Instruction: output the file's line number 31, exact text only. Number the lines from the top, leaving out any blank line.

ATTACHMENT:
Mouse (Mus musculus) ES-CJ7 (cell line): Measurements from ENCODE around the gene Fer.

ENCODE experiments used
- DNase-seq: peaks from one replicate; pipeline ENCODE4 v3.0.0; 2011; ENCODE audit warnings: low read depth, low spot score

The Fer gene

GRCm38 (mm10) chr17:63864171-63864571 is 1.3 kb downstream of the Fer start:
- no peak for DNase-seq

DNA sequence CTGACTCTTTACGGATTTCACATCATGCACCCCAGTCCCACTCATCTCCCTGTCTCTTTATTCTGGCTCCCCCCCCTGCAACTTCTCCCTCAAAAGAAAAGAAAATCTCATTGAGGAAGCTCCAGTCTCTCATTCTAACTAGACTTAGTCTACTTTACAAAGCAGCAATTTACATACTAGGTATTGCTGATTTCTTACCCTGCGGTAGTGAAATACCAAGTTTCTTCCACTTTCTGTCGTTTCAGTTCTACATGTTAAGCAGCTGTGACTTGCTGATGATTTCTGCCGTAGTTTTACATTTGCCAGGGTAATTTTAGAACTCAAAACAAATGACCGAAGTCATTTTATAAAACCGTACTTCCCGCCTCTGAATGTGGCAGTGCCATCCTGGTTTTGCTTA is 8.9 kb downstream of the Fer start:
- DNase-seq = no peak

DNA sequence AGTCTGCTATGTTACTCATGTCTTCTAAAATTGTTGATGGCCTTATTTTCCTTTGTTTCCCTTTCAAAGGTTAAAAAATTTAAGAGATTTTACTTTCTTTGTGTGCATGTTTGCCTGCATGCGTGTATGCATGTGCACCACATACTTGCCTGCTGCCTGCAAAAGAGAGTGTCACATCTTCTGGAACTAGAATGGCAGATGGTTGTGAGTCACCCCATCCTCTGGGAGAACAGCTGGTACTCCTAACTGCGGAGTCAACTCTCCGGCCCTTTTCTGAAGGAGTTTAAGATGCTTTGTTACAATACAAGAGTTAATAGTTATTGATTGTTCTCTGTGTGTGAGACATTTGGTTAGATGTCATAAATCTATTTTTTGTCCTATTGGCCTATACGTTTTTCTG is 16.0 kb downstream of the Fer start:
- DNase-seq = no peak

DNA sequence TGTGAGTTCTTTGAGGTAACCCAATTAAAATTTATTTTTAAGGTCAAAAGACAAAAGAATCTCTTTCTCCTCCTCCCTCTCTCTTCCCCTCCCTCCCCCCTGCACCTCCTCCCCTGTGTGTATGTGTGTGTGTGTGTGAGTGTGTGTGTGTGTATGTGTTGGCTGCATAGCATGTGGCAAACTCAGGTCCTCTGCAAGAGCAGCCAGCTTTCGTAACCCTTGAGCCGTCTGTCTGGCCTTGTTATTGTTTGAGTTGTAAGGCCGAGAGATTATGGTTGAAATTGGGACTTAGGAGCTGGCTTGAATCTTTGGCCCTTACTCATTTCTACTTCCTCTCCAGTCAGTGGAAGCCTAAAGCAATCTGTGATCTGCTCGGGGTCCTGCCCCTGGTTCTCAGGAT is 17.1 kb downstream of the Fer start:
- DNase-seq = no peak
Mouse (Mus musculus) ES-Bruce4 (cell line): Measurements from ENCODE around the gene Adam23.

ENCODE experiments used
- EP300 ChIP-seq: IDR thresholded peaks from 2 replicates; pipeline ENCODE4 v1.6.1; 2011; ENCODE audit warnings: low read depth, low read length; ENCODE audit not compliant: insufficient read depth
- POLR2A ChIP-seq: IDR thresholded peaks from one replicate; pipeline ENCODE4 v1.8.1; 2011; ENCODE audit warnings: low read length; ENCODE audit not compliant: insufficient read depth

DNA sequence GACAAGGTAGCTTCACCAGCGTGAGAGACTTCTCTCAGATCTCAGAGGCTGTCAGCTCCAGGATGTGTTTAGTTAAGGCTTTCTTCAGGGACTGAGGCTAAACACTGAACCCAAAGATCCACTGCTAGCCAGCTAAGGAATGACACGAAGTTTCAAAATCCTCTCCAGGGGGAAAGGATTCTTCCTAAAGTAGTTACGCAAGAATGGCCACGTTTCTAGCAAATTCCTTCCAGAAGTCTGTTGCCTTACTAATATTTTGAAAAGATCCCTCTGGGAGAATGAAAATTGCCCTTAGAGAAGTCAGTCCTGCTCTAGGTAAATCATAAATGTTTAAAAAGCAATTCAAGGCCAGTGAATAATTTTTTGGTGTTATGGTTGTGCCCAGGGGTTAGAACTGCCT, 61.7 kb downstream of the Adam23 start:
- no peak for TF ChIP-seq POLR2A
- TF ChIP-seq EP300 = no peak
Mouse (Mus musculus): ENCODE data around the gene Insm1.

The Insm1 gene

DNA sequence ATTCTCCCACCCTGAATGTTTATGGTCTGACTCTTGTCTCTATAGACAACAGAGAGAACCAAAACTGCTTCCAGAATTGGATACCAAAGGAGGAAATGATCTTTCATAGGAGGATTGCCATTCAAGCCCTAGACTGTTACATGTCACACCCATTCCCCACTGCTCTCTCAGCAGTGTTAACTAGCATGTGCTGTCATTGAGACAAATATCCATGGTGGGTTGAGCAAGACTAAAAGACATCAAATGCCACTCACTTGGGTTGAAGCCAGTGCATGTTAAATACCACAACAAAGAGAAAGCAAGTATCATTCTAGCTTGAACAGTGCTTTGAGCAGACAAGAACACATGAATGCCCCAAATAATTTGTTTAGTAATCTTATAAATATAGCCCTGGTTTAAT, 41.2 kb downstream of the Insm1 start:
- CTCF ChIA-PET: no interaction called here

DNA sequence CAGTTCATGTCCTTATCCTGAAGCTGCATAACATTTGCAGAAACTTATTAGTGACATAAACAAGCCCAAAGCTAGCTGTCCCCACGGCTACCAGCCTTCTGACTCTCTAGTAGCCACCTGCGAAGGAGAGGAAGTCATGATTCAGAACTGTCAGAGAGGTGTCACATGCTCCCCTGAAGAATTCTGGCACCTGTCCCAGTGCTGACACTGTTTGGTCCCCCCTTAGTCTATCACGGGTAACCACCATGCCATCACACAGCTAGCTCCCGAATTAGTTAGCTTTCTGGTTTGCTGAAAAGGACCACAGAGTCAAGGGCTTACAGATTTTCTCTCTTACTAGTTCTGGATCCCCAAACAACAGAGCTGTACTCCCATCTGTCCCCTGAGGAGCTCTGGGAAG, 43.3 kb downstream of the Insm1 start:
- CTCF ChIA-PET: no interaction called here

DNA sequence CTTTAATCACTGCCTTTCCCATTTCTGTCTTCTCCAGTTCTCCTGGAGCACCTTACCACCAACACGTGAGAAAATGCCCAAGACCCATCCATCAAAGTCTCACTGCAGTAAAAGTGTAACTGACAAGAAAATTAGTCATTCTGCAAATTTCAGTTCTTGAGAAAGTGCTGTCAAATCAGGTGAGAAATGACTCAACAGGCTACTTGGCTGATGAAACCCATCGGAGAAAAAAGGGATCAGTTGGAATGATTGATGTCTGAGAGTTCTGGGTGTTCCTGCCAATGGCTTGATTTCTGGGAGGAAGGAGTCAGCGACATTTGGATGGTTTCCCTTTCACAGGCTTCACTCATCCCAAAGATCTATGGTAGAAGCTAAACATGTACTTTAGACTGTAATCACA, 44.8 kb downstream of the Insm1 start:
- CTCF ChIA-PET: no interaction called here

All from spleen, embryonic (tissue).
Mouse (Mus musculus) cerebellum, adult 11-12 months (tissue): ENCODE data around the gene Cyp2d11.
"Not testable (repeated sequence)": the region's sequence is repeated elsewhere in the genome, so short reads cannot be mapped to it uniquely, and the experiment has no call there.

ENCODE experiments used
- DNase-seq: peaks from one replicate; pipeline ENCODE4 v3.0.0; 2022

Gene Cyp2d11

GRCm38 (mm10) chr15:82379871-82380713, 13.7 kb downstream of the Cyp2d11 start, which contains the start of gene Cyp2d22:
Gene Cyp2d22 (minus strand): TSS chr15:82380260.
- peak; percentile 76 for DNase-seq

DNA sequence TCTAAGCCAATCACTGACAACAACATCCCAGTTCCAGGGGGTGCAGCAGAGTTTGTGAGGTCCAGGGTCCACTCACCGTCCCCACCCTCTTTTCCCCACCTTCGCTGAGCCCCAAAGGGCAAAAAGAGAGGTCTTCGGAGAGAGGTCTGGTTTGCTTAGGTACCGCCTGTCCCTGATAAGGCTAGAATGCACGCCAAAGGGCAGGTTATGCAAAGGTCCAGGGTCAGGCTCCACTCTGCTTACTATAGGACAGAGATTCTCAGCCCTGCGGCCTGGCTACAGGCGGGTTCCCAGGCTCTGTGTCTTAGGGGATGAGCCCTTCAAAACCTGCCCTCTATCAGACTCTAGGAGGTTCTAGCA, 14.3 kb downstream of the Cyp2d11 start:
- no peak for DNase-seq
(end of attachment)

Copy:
ENCODE experiments used